I was recently investigating and working on a medical malpractice and wrongful death lawsuit involving care that was provided at Houston Methodist Willowbrook Hospital. After carefully reviewing the medical records with expert witnesses, we concluded that one of the doctors who needed to be named in the lawsuit was an anesthesiologist.
As a Houston, Texas medical malpractice lawyer, the first place I go to check a physician’s credentials is the license verification webpage of the Texas Medical Board. This free site allows physician searches by first name and last name, returning wealth of information including licensure status, past board disciplinary orders, medical school and post-graduate training, and hospitals where they have staff privileges.
When I searched for the anesthesiologist, two results came back. They were so similar that it seemed confusing.
Both physicians share the same first and last name. Both physicians are anesthesiologists. Both physicians have staff privileges at Houston Methodist Willowbrook Hospital. Both physicians have the same business address.
There are only two differences in the Texas Medical Board profiles that provide any information that may be useful to distinguish the two positions. While both anesthesiologists are medical doctors, one has an M.D. degree and the other had a D.O. degree. The doctors also have different middle names, although one of them may simply use a maiden name for middle name.
The hospital medical records were of little use in solving the mystery of which defendant to name as a defendant. Each reference to the anesthesiologist uses the suffix “M.D.,” but the middle initial is that of the “D.O.” anesthesiologist’s Texas Medical Board profile.
Misnomer and misidentification
While admittedly this is the first time in my career that I have encountered anything like this, it provides yet another example of why it never makes sense to hire an attorney, investigate the case, and file a lawsuit at the last minute.
If a lawsuit is filed, let us say, on the last day of the statute of limitations, and names the wrong person as a defendant, it can create a whole host of problems. After all, correcting the mistake would have to be done after the statute of limitations had expired.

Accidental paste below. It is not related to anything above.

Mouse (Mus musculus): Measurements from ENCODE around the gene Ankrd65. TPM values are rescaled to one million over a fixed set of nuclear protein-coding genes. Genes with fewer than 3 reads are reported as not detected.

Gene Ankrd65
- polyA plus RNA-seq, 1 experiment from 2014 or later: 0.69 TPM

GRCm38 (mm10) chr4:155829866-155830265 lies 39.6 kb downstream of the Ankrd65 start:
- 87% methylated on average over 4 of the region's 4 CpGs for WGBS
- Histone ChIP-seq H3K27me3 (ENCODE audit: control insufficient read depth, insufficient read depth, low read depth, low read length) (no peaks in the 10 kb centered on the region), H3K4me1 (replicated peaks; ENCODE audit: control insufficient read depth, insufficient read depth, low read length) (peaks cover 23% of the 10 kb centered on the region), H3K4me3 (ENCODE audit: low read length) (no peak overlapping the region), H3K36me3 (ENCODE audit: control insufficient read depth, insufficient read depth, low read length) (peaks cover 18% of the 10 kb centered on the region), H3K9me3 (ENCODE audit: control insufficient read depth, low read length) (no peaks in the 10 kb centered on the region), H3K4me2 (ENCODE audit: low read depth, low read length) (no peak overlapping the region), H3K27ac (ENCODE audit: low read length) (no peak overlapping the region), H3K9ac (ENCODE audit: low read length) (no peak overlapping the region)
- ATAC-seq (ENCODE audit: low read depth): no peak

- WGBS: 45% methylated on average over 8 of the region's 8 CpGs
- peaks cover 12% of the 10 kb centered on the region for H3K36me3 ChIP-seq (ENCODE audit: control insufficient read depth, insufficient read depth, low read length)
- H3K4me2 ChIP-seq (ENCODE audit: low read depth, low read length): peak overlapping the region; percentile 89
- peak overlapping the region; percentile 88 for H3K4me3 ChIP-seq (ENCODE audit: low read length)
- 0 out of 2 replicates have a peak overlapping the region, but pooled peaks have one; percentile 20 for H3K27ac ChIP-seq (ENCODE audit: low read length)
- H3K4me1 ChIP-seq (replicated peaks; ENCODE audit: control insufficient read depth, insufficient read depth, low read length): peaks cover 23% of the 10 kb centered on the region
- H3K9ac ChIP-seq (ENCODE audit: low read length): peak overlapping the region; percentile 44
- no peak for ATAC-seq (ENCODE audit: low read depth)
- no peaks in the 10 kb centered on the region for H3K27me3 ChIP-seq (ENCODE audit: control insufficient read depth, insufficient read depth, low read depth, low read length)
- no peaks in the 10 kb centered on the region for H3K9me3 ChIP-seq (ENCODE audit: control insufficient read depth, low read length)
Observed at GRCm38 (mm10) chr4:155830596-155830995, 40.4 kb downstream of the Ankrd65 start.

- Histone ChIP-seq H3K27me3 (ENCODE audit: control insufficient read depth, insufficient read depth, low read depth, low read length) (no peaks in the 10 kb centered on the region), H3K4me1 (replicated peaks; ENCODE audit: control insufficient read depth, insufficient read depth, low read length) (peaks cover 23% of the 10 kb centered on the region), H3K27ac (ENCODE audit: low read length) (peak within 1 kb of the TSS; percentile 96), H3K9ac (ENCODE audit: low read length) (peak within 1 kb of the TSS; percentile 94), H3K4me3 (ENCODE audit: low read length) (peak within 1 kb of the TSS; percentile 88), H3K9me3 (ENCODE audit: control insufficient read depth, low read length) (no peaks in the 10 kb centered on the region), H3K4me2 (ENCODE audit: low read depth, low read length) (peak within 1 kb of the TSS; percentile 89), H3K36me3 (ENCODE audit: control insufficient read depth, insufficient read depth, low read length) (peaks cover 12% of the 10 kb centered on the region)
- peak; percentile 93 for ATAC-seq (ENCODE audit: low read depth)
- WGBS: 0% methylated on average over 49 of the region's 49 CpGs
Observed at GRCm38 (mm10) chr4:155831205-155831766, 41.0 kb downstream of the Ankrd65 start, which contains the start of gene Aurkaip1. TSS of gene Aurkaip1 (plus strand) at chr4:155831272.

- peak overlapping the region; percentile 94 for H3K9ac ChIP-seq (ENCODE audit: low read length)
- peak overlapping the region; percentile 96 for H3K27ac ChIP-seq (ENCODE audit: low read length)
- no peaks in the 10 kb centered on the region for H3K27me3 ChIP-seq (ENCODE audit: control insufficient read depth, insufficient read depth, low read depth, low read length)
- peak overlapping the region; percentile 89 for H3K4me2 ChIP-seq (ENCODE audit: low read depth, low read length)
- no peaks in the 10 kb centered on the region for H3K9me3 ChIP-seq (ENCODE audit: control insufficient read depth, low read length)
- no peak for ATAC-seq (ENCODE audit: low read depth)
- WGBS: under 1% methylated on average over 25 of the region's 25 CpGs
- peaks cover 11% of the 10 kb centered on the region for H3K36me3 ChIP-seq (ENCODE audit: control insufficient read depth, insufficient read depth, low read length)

As always, the devil is in the details. There are two types of lawsuit-naming mistakes that Texas law recognizes.
Misnomer refers to a situation when a plaintiff files a lawsuit and serves the correct defendant, but under an incorrect name. In this situation, the statute of limitations is tolled to allow the plaintiff to amend the petition and identify the correct name of the defendant.
Misidentification is when a plaintiff files a lawsuit and serves the wrong person or entity. The general rule for misidentification cases is that the statute of limitations is not tolled. In fact, Texas courts have held that a personal injury lawsuit is barred by the statute of limitations when a plaintiff misidentifies and serves someone other than the intended defendant and fails to amend and serve the correct defendant before the statute of limitations expires. See Marez v. Moeck, 608 S.W.2d 740 (Tex. Civ. App.—Corpus Christi 1980, no writ). An exception to the rules is when there are two defendants using a similar name, the correct defendant had notice of the suit, and the correct defendant was not misled or prejudiced by the mistake. See Flour Bluff ISD v. Bass, 133 S.W.3d 272 (Tex. 2004).
Let’s go back to the situation that I was investigating. I concluded that the only reasonable way to proceed is to name both anesthesiologists as defendants in the medical malpractice and wrongful death lawsuit. After all, I can, in good faith, rely on the inconsistencies between the medical records and Texas Medical Board profiles, which can reasonably be interpreted to reflect that both of the anesthesiologists were involved in the health care at issue. If that ends up being inaccurate, then the incorrect defendant can be quickly dismissed by agreement of the parties to the lawsuit.
In my experience, if only one of the two physicians was named and it ended up being the wrong one, a whole load of defense lawyers would argue to the trial court that the case should be dismissed by misidentification. A competent plaintiff’s attorney would never want to subject a client to that risk.
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Robert Painter is a medical malpractice attorney at Painter Law Firm PLLC, in Houston, Texas. He is a former hospital administrator who represents patients and family members in medical negligence and wrongful death lawsuits against hospitals, physicians, surgeons, anesthesiologists, and other healthcare providers. A member of the board of directors of the Houston Bar Association, he was honored, in 2017, by H Texas as one of Houston’s top lawyers. In May 2018, the Better Business Bureau recognized Painter Law Firm PLLC with its Award of Distinction.